2. Materials and Methods
2.1. Plant Sample Treatment
The line WL-73 was derived from the maize inbred line LH1037 transformed with the vector pCAMBIA 3300-Ubi-WRKY1 (Figure 1). Seeds were obtained from T0 antisaline transgenic maize selected by saline stress and self-crossed to T6; WL-73 plants overexpressing BcWRKY1 were able to survive under 300 mM NaCl stress .
The seeds of WL-73 and its receptor line LH1037 (WT) were grown in a three-row field with simulated saline-alkaline soil derived from a natural saline-alkaline field in Heilongjiang Province, China. The saline soil contained 29.42 g·kg−1 organic matter, 0.31 g·kg−1 total N, 127.27 mg·kg−1 available N (AN), 23.54 mg·kg−1 available P (AP), and 178.91 mg·kg−1 available K (K2O) (AK) and had a pH of 8.65. The nonsaline control soil contained 58.02 g·kg−1 organic matter, 0.31 g·kg−1 total N, 119.26 mg·kg−1 AN, 26.01 mg·kg−1 AP, and 267.14 mg·kg−1 AK and had a pH of 7.67.
The seeds were salt and mock treated following Di’s method with modifications . WT and WL-73 seeds were germinated in sterilized vermiculite in a greenhouse with a humidity of 40–50% at 22°C and a light cycle of 16 h light/8 h darkness. The plants were well watered until the three-leaf stage. In addition, 0.5x Hoagland’s nutrient solution with 300 mmol NaCl was applied to the salt treatment plants daily for 7 days, while the same solution without NaCl was applied to the control plants at the same frequency. Both the salt-treated and control plants in the experiment were then watered with 0.5x Hoagland’s nutrient solution every 3 days to prevent excessive NaCl accumulation in the vermiculite.
2.2. Molecular Characterization and Salt Tolerance of Transgenic Maize
Leaves of the salt-treated seedlings were collected, and DNA and RNA were isolated. The CTAB method was used to isolate genomic DNA from the two youngest leaves of each plant . Total RNA was isolated using TRIzol following the manufacturer’s protocol (Tiangen Biotech, Beijing, China) under the requirement of 100 mg of young seeding leaves per mL of TRIzol. Exogenous BcWRKY1 gene transcription was analyzed by RT-PCR.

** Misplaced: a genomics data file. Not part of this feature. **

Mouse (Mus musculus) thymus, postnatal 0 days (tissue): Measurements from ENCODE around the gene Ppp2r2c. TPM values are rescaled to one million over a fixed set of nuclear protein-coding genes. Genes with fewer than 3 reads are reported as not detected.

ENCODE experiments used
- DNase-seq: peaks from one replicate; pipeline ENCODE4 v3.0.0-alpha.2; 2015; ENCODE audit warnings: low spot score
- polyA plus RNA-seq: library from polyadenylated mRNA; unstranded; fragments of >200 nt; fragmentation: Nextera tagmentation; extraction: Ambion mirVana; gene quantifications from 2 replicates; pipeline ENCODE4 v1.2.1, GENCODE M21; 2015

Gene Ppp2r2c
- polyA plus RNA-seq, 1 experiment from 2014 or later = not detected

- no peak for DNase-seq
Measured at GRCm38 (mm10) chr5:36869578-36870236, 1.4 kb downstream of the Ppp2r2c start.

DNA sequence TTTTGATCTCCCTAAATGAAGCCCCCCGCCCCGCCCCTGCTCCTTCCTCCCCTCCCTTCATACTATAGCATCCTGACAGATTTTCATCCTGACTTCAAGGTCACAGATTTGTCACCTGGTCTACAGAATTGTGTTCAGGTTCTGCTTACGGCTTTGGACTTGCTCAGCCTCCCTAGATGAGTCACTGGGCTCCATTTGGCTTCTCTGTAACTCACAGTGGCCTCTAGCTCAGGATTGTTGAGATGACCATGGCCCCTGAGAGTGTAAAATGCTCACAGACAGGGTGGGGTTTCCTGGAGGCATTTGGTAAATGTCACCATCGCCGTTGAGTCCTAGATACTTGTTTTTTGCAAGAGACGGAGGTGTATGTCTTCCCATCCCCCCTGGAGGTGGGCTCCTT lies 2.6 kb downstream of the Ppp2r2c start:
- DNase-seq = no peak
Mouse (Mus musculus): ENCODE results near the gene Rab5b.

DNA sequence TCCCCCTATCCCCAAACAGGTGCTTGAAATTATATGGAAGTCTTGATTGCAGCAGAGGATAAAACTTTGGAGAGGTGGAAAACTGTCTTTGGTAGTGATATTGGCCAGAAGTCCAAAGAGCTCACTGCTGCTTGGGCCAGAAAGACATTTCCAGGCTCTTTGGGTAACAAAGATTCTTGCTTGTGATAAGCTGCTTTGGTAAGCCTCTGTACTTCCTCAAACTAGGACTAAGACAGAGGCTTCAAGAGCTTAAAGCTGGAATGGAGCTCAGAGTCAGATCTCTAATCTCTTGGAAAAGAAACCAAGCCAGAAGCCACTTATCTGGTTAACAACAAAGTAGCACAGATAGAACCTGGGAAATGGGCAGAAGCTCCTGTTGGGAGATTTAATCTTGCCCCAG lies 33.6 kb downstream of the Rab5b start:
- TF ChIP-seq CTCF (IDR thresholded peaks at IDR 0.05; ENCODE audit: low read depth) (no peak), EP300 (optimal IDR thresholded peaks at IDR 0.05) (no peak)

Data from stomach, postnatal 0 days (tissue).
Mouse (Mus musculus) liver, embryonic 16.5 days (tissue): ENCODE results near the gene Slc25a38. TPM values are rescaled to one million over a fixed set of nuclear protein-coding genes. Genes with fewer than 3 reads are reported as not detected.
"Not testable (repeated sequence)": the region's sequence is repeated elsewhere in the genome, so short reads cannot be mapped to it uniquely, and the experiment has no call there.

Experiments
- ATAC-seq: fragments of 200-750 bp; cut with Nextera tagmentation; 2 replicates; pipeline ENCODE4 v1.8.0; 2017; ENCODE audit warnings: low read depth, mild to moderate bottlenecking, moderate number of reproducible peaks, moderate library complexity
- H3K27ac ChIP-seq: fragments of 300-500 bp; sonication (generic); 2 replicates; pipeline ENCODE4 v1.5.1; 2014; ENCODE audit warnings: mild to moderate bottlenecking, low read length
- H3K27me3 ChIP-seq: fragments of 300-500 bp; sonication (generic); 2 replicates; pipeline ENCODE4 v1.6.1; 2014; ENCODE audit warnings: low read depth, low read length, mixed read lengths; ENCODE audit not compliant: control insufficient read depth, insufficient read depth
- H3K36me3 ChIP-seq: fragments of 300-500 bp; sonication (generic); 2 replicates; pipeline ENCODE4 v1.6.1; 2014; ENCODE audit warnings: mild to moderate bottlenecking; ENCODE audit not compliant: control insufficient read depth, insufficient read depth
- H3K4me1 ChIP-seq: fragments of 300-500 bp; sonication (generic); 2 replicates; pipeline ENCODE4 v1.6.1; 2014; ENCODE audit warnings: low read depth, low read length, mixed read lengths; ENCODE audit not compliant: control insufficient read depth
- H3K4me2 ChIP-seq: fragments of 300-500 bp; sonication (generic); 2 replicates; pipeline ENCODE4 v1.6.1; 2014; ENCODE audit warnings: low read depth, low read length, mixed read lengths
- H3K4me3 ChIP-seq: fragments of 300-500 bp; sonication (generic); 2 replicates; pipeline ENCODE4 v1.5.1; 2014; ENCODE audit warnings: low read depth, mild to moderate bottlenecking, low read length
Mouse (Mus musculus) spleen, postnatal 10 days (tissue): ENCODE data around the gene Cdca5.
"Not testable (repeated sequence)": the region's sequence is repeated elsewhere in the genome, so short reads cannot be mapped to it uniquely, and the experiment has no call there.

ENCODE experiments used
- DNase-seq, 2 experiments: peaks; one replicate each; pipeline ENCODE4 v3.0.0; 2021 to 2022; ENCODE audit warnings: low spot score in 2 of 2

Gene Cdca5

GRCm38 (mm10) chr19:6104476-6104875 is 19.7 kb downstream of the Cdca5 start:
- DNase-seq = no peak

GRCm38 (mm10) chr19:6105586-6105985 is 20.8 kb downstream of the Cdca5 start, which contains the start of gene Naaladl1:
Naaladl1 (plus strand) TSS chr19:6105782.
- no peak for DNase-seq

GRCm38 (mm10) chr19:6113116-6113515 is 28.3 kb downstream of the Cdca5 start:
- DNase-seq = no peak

The plant height and fresh weights were measured according to the methods of Di . In addition, the membrane integrity parameters of the plants were determined by detecting superoxide dismutase (SOD) and peroxidase (POD) activity, proline (Pro) and malondialdehyde (MDA) content, relative electrical conductivity (REC), and chlorophyll content in leaves following the methods of Arnon  and Bates et al. .
2.3. Rhizosphere Soil Sampling
WL-73 and WT maize plants were grown in saline or conventional soil in triplicate from 2012 to 2014 at the Transgenic Experiment Station of Northeast Agricultural University, Harbin, Heilongjiang, China (longitude 126°73′, latitude 45°75′). Soil samples were isolated from the rhizosphere of WL-73 and WT at the V3 (the three lowest leaves have a visible collar), V9 (nine leaves have collars present), R1 (silking), and R6 (physiological maturity) stages. After removing the surface leaves, three soil samples from each plot were collected according to a checkerboard method. The soil volumes between 0 and 20 cm in depth were extracted using a soil auger with a 4 cm diameter, and the bulk soil on the root was shaken off. The soil from the root was stripped using a sterilizing brush and constituted the rhizosphere soil samples. We mixed three rhizosphere soil samples from each plot into one sample and then divided this sample into two. One of the samples was stored at 4°C until microbial analysis. Another sample was air-dried at room temperature, homogenized by sieving through a 2 mm mesh, and stored at 4°C until analysis.
2.4. Measurement of Soil Enzyme Activities
Dehydrogenase activity was analyzed as described by Min et al. . Alkaline phosphatase activity was measured spectrophotometrically as described by Tabatabai and Bremner . Urease enzyme activity was estimated as previously described . Soil sucrase activity was measured using the 3,5-dinitrosalicylic acid method [21, 22].
2.5. Quantification of Physicochemical Properties
The physicochemical characteristics of soil and nutrient constituents, including soil type, pH, electrical conductivity (Ec) (mS·cm−1), organic carbon (OC) (%), AN (kg·ha−1), AP (kg·ha−1), and AK (kg·ha−1), were determined.
The soil pH and Ec were analyzed through the following steps. A 50 g soil sample was suspended in 100 mL of distilled, deionized water and stirred for 1 h at 100 rpm on a rotary shaker. The supernatant was collected by centrifugation at 10,000 g for 5 min. The Ec was recorded using a conductivity meter against 0.01 N KCl, and the pH was measured .